Moody’s: BoC’ sale of non performing exposures credit positive

Weak asset quality remains the key credit challenge for Bank of Cyprus”, the rating agency says

Bank of Cyprus’ latest sale of non performing exposures is credit positive, Moody’s rating agency says while pointing that weak asset quality remains the key credit challenge for Bank.
Bank of Cyprus had agreed to sell a portfolio of non performing loans with a gross book value of €916 million to funds affiliated with Pacific Investment Management Company LLC (PIMCO).
According to a report at Moody’s “Credit Outlook” upon completion, the sale, which relates primarily to non performing retail and small and midsize enterprise loans will reduce the bank’s nonperforming exposure (NPE) ratio by five percentage points, a credit positive. The bank’s pro forma ratio of NPEs to gross loans will fall to 22% as of June 2020, from 30% as of year-end 2019, and includes an organic NPE reduction of €278 million and the completion of an earlier sale of €133 million of primarily retail unsecured NPEs.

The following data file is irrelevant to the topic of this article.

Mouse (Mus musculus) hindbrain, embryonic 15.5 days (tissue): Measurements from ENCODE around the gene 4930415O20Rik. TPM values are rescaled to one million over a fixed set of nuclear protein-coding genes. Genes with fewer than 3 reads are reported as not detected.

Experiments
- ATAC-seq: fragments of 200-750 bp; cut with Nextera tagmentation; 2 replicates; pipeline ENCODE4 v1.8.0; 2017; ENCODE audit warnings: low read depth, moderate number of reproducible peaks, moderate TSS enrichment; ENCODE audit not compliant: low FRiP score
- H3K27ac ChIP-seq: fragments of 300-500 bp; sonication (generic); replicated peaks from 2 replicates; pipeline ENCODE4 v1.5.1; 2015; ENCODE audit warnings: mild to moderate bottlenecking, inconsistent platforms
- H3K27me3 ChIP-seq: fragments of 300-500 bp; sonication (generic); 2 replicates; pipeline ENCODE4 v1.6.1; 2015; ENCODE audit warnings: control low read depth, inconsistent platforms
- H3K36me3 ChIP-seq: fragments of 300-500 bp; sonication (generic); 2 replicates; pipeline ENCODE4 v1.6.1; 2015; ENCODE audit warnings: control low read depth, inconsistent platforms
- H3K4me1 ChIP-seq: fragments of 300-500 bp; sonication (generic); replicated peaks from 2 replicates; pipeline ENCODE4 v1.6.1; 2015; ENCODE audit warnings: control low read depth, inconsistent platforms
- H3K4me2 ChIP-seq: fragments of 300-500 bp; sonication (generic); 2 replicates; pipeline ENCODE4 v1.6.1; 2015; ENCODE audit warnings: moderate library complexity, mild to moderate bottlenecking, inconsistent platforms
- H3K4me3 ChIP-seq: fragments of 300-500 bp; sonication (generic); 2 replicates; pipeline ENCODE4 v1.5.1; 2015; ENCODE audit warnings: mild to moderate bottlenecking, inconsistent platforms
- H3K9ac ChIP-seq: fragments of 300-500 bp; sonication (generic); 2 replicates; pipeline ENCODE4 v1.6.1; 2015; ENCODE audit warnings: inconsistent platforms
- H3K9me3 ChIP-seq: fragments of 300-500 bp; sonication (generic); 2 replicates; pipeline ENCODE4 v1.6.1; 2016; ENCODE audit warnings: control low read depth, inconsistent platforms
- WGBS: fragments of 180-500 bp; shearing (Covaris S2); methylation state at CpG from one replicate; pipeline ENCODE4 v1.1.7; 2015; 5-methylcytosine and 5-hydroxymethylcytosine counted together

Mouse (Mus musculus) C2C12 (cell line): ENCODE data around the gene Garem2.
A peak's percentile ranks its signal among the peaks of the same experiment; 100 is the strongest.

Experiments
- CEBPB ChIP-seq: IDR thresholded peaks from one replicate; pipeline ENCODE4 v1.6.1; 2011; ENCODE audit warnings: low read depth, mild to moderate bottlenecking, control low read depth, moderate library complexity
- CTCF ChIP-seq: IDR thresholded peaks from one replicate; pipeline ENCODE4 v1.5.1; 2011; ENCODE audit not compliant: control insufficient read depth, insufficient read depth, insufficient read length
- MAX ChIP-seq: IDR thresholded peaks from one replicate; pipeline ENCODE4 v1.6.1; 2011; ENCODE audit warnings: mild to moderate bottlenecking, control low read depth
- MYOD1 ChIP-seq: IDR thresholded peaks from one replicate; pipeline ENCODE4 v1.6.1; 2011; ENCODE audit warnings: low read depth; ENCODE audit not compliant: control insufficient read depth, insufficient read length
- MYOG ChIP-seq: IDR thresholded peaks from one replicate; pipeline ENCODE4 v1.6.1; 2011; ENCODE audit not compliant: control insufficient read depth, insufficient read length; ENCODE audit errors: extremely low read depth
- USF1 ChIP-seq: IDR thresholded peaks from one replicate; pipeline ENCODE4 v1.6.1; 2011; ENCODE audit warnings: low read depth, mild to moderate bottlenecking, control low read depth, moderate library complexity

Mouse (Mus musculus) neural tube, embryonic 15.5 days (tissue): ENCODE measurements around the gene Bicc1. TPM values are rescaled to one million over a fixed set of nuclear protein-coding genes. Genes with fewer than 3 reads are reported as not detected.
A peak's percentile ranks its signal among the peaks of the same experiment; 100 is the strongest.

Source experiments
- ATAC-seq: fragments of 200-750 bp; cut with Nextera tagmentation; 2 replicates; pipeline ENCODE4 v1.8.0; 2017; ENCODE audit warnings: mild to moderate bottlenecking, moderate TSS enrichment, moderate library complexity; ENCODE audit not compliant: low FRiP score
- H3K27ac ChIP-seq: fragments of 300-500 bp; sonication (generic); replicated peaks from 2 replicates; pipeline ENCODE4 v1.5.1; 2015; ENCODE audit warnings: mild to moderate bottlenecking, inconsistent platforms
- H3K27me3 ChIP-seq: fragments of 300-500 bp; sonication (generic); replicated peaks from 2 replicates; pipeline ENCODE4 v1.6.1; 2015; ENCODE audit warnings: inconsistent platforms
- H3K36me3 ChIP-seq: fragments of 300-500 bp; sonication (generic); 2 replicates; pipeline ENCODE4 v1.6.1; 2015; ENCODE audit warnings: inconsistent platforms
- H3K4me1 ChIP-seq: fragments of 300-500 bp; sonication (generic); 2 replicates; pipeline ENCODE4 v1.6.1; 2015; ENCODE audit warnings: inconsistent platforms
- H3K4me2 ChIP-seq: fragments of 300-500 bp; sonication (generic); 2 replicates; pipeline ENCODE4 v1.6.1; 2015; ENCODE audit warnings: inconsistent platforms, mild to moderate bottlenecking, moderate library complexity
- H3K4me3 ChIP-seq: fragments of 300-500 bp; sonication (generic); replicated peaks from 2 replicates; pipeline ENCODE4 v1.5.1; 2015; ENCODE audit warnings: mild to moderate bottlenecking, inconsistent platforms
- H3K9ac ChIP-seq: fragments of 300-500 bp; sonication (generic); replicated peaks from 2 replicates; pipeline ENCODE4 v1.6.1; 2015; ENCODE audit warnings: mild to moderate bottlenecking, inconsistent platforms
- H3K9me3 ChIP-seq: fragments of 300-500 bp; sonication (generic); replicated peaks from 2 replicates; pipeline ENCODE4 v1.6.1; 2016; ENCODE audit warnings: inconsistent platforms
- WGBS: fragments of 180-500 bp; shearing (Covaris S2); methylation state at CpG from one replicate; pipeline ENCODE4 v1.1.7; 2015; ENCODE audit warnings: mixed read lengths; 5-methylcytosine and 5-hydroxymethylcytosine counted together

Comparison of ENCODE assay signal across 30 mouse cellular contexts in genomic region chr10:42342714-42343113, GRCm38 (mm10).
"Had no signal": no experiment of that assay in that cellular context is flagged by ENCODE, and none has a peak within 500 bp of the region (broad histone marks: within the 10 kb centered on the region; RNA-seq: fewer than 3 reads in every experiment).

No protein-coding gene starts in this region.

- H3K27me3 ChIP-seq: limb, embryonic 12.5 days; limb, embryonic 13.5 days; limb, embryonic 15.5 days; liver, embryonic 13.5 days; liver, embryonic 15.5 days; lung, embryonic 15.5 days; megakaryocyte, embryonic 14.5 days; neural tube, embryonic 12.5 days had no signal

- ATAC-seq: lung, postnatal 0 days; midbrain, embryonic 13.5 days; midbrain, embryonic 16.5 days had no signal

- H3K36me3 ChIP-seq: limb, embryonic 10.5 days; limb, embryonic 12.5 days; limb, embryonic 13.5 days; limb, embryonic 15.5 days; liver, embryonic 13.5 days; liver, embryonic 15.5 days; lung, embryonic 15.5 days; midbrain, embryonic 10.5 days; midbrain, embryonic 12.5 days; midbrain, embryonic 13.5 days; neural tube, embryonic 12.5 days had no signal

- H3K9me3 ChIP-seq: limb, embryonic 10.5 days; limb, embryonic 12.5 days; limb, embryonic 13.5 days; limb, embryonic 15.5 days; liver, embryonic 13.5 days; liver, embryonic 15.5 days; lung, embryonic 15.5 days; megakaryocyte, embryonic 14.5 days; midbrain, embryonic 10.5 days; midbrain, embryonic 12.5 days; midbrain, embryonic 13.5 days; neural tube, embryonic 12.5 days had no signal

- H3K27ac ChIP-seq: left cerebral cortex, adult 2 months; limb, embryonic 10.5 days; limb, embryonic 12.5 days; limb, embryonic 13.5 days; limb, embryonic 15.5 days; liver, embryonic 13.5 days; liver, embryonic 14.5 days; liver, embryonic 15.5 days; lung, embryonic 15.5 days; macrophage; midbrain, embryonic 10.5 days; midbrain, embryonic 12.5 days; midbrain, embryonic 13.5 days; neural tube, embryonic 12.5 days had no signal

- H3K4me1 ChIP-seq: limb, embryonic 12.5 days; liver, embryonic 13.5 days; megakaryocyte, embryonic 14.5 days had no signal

“Despite its improving NPE ratio, weak asset quality remains the key credit challenge for Bank of Cyprus”, the rating agency says.
 It adds that with heightened asset quality risks from the coronavirus-induced economic disruption that will lead to new asset quality pressure starting in 2021, the disposal will help maintain an NPE ratio well below the bank’s historical levels.
“We expect a widespread economic disruption caused by the coronavirus outbreak, with the Cypriot economy contracting by 7.5% in 2020, with the economy returning to healthy growth rates from 2021”, it is noted.
Moody’s also says that the bank has made progress in reducing its high stock of NPEs, with a combination of organic reductions and inorganic transactions. Bank of Cyprus` NPEs have declined to €2.6 billion in June 2020 from a peak of €15.2 billion NPEs in March 2015, but remain high at 22% of gross loans.
However, it points out that the coronavirus pandemic has prompted the bank to make concessions on the size of the sold portfolio, and on the price and structure of the transaction, to complete the sale.
“Before the coronavirus, Bank of Cyprus expected to finalise its NPE reduction structures, including outright sales of a portfolio around €2 billion, in the first half of 2020, with a positive effect on capital owing to a significant reduction in risk-weighted assets (RWAs)”, Moody’s notes.
It also mentions that the announced transaction is around half the amount, while the potential reduction in RWAs upon completion will not offset the related losses of the transaction that will be reported by June 2020.